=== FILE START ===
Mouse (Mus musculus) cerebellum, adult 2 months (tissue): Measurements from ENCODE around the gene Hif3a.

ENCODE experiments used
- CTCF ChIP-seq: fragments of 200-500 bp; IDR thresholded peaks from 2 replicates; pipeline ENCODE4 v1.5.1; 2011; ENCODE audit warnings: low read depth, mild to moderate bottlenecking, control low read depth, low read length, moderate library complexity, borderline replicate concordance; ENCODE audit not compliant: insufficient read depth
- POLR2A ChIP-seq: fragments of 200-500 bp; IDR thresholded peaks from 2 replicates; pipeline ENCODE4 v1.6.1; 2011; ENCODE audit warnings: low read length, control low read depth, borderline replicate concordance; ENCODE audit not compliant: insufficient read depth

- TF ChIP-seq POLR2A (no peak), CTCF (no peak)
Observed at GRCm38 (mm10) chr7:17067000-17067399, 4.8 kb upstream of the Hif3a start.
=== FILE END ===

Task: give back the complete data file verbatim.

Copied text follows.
Mouse (Mus musculus) cerebellum, adult 2 months (tissue): Measurements from ENCODE around the gene Hif3a.

ENCODE experiments used
- CTCF ChIP-seq: fragments of 200-500 bp; IDR thresholded peaks from 2 replicates; pipeline ENCODE4 v1.5.1; 2011; ENCODE audit warnings: low read depth, mild to moderate bottlenecking, control low read depth, low read length, moderate library complexity, borderline replicate concordance; ENCODE audit not compliant: insufficient read depth
- POLR2A ChIP-seq: fragments of 200-500 bp; IDR thresholded peaks from 2 replicates; pipeline ENCODE4 v1.6.1; 2011; ENCODE audit warnings: low read length, control low read depth, borderline replicate concordance; ENCODE audit not compliant: insufficient read depth

- TF ChIP-seq POLR2A (no peak), CTCF (no peak)
Observed at GRCm38 (mm10) chr7:17067000-17067399, 4.8 kb upstream of the Hif3a start.